Op-ed: Monopolies Are Giving Chicken Farmers a Raw Deal. We’re Urging States to Act.
Monopoly in the meat industry has led to record profits, while farmers and shoppers are losing out. We’re asking state attorney generals to address unfair business practices.
By Patti Anderson and Mike Weaver, Civil Eats
May 2, 2022
Anderson is the Senior Program Officer for Food System Policy at the Johns Hopkins Center for a Livable Future.
Weaver is the president of the Contract Growers Poultry Association of the Virginias and a former contract chicken farmer.
In the past few months, chicken prices have been climbing to record highs. The average price for boneless, skinless chicken breast has nearly doubled since last year (to $2.64 per pound). News reports have offered a growing list of reasons to help explain the rise, including inflation, supply chain challenges, labor shortages, the Russian invasion of Ukraine, and the current outbreak of highly pathogenic avian influenza or “bird flu.” However, these factors don’t fully explain why consumers are paying more at the grocery store. And it’s clear that those in the chicken business have seized on the current climate to drive their profits up.
Tyson Foods, the world’s second-largest meat processor, reported that its chicken prices rose 20 percent in the first quarter of 2022—while profits rose by a staggering 48 percent during that same time. And Tyson isn’t alone: The industry overall is reporting unusually high profits. Last quarter, Pilgrim’s Pride, owned by JBS, saw profits increase by 124 percent.
But while these companies and their shareholders profit, and consumers spend more on food, there’s another group that is often overlooked and underpaid: the farmers who raise chickens for these big companies under the contract farming model. They’re getting a raw deal.
The National Chicken Council—the trade association for chicken companies—reported that farmers’ pay per pound of chicken decreased 3 percent between 1990 and 2020 when adjusted for inflation. Chicken farmers we’ve talked to say they gross about 24 cents for each four-pound bird they raise. That paltry amount has to cover labor, maintenance, fuel, electricity, and other overhead costs. Several contract chicken farmers have gone so far as to sue large poultry producers citing unfair, predatory, and anti-competitive behavior. Last year, Tyson and Perdue agreed to a $35 million settlement to a lawsuit alleging that the companies have pushed farmers into debt and locked in their compensation at unprofitably low rates.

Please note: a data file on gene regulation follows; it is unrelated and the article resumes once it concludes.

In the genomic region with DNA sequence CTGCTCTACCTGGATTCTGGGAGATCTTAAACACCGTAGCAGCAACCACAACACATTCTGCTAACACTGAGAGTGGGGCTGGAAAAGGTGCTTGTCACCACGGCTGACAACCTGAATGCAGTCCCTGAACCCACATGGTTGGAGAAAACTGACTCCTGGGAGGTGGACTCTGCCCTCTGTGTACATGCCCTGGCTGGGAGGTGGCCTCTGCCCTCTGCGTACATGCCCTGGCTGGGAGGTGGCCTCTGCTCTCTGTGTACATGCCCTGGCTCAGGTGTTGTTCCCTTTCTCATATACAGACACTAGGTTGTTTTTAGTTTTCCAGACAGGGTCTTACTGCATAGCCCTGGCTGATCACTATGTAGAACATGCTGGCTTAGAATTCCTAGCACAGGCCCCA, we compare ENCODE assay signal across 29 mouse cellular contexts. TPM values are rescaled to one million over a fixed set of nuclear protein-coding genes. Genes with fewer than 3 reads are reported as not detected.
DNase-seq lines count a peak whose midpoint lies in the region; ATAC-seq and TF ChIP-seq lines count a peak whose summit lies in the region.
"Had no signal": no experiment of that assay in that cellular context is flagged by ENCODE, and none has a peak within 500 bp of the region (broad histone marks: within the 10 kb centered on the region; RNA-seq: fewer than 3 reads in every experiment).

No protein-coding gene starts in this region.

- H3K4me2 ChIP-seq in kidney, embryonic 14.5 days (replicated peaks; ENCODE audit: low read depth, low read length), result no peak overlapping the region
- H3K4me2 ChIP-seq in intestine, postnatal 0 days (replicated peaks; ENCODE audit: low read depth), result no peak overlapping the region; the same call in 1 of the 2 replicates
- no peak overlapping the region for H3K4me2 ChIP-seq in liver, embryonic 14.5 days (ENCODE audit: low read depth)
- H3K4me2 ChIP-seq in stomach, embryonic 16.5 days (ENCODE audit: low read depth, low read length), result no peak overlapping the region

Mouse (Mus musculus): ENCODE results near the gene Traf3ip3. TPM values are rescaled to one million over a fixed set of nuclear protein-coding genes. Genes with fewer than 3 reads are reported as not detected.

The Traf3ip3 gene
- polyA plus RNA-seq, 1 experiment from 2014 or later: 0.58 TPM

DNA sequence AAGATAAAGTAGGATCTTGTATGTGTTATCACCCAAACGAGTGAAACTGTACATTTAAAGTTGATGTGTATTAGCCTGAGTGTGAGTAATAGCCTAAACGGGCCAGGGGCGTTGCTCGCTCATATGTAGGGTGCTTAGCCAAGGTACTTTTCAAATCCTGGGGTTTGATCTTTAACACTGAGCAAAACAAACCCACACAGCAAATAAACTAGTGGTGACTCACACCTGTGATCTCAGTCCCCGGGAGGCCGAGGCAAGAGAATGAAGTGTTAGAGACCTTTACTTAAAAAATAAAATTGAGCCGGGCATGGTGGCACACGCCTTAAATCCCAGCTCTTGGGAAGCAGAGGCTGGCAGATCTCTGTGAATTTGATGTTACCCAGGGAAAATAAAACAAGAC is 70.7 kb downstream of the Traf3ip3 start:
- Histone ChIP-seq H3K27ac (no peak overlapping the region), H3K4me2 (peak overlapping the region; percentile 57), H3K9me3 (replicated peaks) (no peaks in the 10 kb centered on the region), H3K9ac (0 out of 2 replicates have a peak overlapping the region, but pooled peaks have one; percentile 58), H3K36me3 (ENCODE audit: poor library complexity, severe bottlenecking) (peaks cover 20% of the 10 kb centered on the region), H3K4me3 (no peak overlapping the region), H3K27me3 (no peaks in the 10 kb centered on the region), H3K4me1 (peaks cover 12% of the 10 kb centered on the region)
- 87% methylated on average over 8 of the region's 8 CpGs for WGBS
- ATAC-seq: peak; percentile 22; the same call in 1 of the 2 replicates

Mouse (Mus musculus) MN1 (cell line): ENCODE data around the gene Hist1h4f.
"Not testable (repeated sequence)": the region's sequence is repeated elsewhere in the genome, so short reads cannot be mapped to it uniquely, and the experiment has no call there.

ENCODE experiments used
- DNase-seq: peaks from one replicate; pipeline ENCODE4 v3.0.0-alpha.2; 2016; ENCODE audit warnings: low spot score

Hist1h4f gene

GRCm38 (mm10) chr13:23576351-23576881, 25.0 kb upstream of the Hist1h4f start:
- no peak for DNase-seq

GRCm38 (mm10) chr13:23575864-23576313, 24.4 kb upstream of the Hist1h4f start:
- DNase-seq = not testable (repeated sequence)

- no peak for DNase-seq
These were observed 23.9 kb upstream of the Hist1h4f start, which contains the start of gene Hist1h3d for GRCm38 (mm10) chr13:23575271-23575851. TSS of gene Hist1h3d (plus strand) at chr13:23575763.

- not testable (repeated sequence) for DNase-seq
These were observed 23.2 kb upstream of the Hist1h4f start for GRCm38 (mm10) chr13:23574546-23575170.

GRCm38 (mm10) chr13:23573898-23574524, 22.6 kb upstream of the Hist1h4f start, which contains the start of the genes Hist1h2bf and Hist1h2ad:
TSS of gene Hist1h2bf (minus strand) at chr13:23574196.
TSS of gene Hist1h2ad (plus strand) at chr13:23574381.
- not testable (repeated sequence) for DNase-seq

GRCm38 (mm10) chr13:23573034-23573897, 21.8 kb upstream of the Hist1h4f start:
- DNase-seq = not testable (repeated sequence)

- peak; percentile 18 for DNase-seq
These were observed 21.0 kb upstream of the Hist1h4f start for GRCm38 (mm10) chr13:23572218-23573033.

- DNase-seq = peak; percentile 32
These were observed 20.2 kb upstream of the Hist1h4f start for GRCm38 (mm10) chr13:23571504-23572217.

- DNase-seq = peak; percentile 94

So, what’s really going on here? It boils down to the concentration of the chicken industry and its reliance on the contract farming model. Just four companies—JBS (Pilgrim’s Pride), Tyson, Perdue, and Sanderson Farms—comprise more than half the U.S. chicken market. This concentration of power has allowed the companies to squeeze both the farmers and consumers to maximize their profits.
Americans’ chicken consumption has been rising steadily, and the vast majority—95 percent—of chicken in the U.S. is produced through the contract model of farming. This means that farmers enter into agreements with companies that own flocks of breeding chickens, hatcheries, feed mills, and processing plants. The companies send the farmers chicks, feed, and medicine and the farmers raise the chickens for about six weeks until they are ready for slaughter. Then they deal with the massive quantity of waste left behind and start the cycle over.
The farmer is responsible for building and maintaining the chicken houses (to the companies’ specifications), which is an expensive endeavor: Constructing two new chicken houses runs about $1.5 million today. But the debts don’t end there—company-dictated upgrades often cost five or six figures and can be an unexpected and unwelcome burden for farmers. This has created an untenable situation for some farmers we know who are struggling to pay their mortgages and worried about losing their home and farm.
Unfortunately, this is not a new scenario...
more, including links